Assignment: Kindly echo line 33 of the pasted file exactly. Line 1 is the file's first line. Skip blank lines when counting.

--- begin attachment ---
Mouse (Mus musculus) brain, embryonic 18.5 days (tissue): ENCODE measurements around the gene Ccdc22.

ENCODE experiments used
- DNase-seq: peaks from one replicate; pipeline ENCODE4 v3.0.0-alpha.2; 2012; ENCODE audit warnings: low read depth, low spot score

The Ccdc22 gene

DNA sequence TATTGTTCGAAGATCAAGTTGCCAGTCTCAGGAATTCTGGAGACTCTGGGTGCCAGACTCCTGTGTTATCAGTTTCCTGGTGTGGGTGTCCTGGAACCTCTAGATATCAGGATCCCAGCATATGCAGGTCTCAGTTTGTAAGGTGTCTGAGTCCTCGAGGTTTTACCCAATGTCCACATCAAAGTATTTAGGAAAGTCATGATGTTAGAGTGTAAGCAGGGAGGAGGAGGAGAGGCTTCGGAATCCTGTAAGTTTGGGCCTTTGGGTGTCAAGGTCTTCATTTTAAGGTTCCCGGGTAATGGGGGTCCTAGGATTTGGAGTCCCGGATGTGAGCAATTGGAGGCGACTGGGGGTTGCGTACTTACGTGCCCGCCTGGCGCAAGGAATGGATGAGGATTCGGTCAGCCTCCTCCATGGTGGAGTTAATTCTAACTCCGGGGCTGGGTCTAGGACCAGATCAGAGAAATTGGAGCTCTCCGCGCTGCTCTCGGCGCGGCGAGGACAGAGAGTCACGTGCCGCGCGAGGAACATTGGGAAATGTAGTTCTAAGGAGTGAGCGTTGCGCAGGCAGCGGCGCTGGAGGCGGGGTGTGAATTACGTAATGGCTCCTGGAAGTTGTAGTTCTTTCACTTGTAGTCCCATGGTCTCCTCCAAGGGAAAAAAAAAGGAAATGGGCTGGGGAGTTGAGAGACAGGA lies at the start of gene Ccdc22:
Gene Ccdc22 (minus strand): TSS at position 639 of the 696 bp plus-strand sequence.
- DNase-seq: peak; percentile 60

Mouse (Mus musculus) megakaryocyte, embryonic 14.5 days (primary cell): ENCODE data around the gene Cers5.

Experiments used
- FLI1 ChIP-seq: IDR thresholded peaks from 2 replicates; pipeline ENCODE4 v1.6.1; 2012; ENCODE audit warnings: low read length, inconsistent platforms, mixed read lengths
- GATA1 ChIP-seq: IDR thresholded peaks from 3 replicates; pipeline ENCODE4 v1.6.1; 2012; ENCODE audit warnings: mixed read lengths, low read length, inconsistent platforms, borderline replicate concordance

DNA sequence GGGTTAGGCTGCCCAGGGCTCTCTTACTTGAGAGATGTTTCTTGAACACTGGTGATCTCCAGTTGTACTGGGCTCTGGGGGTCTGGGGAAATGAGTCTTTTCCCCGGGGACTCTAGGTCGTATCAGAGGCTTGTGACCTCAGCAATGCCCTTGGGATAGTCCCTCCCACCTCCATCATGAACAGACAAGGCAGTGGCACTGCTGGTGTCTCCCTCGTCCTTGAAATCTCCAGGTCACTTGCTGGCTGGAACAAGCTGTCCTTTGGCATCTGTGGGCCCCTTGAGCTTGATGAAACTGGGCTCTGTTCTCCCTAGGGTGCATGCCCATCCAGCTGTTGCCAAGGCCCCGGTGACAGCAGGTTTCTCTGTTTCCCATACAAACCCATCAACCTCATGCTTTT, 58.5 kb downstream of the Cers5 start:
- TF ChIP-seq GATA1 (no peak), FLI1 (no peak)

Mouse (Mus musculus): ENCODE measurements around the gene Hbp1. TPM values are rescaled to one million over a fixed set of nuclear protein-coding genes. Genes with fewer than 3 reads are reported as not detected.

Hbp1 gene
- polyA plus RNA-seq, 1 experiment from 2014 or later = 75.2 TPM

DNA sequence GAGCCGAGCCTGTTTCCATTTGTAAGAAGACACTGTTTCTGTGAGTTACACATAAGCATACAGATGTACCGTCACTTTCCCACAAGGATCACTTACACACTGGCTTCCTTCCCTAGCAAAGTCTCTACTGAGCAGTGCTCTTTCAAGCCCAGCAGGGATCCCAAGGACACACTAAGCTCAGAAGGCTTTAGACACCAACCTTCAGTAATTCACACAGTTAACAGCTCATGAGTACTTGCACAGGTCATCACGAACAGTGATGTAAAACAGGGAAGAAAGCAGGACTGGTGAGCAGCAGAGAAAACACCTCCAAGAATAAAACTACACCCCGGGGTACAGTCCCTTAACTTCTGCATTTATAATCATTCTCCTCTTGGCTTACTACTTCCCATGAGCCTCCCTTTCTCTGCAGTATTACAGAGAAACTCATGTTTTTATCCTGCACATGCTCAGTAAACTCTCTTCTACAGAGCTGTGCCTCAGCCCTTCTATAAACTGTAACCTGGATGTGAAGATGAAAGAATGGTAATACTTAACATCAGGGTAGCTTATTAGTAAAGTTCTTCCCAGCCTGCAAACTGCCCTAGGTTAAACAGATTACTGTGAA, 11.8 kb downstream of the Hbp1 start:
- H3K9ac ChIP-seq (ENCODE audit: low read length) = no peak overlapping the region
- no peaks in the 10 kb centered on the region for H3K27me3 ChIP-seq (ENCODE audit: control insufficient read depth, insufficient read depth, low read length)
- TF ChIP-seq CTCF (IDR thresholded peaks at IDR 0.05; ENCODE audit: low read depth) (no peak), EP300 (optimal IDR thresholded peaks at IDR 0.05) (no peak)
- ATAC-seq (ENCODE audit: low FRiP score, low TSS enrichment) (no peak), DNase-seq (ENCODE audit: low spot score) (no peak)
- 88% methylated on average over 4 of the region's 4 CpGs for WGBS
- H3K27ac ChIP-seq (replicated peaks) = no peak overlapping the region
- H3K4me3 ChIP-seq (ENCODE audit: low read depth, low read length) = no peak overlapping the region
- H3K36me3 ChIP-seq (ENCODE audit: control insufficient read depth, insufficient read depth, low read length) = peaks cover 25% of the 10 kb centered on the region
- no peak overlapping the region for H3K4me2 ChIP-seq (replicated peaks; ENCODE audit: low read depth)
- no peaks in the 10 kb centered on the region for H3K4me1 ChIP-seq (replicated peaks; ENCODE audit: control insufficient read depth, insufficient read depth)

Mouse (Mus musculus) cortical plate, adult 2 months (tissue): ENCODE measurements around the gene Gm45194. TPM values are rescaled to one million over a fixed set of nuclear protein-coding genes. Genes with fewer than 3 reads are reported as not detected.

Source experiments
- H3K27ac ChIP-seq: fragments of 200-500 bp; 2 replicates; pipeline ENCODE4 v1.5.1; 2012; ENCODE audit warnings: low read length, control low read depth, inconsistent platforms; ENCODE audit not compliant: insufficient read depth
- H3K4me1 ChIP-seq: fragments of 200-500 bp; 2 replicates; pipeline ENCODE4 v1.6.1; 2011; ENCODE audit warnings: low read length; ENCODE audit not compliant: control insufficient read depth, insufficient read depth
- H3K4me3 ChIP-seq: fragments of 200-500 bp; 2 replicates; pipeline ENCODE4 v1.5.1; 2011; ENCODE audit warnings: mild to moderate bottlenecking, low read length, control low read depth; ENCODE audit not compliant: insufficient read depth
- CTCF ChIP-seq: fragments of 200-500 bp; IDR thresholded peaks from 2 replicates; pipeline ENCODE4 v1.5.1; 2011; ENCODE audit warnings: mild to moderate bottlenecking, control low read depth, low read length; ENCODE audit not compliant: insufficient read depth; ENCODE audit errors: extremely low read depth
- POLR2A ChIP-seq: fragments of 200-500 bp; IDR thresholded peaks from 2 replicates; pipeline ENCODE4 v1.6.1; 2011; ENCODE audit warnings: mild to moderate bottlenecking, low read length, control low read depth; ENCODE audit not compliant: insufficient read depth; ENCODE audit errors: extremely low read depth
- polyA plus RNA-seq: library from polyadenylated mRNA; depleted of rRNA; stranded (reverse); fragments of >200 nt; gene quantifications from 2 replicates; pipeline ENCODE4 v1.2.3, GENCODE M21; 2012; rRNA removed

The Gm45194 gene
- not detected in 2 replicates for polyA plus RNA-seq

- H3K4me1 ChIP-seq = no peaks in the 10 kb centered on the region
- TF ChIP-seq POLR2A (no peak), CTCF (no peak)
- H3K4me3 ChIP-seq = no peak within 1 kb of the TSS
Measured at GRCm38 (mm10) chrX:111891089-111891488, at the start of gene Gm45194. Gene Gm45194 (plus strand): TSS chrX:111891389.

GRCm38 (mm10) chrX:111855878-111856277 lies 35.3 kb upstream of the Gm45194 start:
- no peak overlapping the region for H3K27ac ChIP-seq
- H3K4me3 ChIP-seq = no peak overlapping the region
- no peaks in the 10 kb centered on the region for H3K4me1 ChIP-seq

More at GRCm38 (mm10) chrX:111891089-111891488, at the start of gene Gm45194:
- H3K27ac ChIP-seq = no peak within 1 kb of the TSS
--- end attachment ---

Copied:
- CTCF ChIP-seq: fragments of 200-500 bp; IDR thresholded peaks from 2 replicates; pipeline ENCODE4 v1.5.1; 2011; ENCODE audit warnings: mild to moderate bottlenecking, control low read depth, low read length; ENCODE audit not compliant: insufficient read depth; ENCODE audit errors: extremely low read depth